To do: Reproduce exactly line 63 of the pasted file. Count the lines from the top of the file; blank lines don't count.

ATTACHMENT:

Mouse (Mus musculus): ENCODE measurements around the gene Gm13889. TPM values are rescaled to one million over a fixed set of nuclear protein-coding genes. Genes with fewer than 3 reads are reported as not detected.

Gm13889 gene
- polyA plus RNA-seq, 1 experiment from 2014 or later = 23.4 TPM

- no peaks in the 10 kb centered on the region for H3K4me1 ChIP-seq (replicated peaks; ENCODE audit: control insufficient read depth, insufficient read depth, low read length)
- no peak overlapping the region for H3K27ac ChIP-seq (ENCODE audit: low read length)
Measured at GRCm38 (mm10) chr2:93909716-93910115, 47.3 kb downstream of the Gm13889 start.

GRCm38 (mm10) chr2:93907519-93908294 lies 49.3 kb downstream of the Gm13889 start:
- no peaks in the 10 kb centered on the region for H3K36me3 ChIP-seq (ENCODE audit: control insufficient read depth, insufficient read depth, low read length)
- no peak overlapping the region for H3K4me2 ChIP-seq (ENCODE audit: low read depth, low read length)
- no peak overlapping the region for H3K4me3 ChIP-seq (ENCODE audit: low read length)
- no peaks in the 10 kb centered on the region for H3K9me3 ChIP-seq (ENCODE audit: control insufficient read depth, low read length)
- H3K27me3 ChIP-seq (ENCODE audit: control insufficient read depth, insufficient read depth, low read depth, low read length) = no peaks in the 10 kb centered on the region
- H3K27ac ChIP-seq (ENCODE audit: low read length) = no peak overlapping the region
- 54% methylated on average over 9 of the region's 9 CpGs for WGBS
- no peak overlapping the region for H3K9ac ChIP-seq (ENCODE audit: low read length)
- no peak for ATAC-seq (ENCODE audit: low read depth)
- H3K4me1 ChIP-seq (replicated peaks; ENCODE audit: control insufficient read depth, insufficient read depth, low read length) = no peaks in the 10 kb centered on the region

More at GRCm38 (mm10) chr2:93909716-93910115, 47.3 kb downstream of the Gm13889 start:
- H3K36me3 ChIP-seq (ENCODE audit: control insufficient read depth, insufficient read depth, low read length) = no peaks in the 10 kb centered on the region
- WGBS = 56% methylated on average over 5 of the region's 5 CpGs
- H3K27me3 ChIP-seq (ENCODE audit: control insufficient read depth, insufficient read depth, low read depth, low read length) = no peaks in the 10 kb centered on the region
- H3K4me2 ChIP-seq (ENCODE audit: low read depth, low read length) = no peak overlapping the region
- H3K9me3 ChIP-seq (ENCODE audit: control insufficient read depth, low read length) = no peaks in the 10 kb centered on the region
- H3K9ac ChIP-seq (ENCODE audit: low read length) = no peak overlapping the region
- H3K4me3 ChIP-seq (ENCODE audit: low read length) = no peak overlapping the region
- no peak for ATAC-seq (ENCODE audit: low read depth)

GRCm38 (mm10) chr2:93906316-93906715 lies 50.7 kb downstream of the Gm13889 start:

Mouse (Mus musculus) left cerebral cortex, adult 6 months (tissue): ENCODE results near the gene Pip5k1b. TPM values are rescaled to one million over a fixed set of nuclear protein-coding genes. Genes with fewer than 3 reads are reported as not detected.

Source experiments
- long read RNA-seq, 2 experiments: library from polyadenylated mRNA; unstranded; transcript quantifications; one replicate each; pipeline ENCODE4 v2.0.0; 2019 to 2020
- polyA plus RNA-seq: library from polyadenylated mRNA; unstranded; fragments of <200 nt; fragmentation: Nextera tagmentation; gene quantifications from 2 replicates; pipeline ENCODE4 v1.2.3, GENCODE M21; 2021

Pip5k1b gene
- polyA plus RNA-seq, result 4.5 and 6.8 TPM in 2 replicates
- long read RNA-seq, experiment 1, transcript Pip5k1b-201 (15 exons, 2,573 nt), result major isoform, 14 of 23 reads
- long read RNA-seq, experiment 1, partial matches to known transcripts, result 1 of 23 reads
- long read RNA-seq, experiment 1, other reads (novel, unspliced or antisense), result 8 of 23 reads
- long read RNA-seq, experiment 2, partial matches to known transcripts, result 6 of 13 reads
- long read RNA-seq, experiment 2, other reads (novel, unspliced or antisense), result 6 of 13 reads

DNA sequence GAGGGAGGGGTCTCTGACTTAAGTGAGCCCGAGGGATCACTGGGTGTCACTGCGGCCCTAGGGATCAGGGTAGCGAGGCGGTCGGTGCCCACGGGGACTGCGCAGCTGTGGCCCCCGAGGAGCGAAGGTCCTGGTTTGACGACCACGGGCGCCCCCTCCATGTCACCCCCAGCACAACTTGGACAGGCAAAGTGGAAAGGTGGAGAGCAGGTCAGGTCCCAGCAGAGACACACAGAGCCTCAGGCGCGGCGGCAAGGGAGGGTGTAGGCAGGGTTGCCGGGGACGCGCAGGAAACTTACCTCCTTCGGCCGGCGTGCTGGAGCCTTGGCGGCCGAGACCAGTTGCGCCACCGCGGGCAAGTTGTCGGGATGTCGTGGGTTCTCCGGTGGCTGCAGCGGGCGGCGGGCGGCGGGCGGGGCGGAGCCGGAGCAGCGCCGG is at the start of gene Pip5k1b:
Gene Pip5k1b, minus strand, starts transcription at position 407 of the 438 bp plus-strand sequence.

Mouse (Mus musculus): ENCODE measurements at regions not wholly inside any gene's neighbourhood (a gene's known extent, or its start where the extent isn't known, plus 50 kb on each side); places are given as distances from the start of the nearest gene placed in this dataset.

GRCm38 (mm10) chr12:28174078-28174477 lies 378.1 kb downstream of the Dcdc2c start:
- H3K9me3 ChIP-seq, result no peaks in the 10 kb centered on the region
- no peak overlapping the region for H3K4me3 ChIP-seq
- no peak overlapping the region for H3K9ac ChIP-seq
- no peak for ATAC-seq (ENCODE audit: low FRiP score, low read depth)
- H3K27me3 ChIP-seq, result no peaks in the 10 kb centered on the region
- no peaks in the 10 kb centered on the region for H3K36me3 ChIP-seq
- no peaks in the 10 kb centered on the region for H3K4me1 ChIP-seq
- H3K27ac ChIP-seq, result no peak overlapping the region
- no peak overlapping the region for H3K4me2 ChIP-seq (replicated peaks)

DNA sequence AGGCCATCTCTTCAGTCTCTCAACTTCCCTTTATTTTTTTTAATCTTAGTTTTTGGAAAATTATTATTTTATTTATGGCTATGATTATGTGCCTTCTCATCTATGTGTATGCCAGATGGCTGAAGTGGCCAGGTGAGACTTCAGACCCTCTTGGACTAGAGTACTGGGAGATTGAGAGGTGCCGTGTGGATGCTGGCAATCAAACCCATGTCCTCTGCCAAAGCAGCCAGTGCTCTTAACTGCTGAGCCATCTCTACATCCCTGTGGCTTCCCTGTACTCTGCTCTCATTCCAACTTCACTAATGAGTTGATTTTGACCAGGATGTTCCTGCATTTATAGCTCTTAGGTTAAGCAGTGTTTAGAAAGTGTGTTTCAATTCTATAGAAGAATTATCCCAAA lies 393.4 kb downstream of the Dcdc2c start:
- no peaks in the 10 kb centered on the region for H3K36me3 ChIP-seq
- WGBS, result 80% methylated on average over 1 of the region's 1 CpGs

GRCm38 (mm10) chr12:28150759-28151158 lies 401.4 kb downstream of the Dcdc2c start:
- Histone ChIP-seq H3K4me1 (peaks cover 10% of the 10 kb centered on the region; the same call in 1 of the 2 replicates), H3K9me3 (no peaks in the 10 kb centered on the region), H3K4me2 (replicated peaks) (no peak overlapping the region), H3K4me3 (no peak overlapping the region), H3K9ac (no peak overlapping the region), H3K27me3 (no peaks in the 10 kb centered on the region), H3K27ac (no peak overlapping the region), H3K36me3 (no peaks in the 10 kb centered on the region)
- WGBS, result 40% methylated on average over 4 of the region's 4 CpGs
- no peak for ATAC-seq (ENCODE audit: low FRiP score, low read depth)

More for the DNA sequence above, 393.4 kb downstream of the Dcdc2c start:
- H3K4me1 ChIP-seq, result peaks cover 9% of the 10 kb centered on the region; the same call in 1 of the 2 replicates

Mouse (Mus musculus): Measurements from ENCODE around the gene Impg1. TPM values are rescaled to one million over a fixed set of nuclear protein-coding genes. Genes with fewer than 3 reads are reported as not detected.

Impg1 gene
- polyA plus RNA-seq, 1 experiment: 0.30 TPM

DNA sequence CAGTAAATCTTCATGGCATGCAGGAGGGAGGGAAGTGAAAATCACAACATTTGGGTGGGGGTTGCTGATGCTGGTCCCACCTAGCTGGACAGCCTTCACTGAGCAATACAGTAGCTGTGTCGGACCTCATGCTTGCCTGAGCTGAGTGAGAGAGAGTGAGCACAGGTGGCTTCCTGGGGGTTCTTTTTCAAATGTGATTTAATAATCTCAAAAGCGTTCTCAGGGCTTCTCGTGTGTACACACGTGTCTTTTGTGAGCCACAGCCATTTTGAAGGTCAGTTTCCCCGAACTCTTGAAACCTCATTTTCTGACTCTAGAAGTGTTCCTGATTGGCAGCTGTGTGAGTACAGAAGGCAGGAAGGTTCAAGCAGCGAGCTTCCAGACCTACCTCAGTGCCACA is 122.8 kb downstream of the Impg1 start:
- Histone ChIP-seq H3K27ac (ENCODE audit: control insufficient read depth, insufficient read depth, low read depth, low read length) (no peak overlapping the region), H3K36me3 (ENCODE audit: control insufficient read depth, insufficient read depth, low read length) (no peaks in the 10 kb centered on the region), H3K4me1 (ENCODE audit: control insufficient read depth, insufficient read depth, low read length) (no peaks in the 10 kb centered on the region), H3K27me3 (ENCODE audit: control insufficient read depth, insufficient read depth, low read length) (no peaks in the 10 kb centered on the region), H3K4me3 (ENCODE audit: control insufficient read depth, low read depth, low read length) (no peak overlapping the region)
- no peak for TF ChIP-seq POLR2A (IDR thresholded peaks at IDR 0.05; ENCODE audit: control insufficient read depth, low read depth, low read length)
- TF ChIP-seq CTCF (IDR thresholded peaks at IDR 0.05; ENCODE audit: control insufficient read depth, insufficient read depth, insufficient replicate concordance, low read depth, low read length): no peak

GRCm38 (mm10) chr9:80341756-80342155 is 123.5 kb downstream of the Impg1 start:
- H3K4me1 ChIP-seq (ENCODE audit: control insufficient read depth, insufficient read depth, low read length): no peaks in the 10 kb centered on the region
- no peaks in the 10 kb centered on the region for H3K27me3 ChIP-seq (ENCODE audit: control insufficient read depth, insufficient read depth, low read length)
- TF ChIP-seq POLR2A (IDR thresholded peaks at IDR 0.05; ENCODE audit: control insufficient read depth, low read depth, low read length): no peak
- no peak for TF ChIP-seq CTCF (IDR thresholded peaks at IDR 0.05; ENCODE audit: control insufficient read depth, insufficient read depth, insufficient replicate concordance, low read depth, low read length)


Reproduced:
- polyA plus RNA-seq, 1 experiment: 0.30 TPM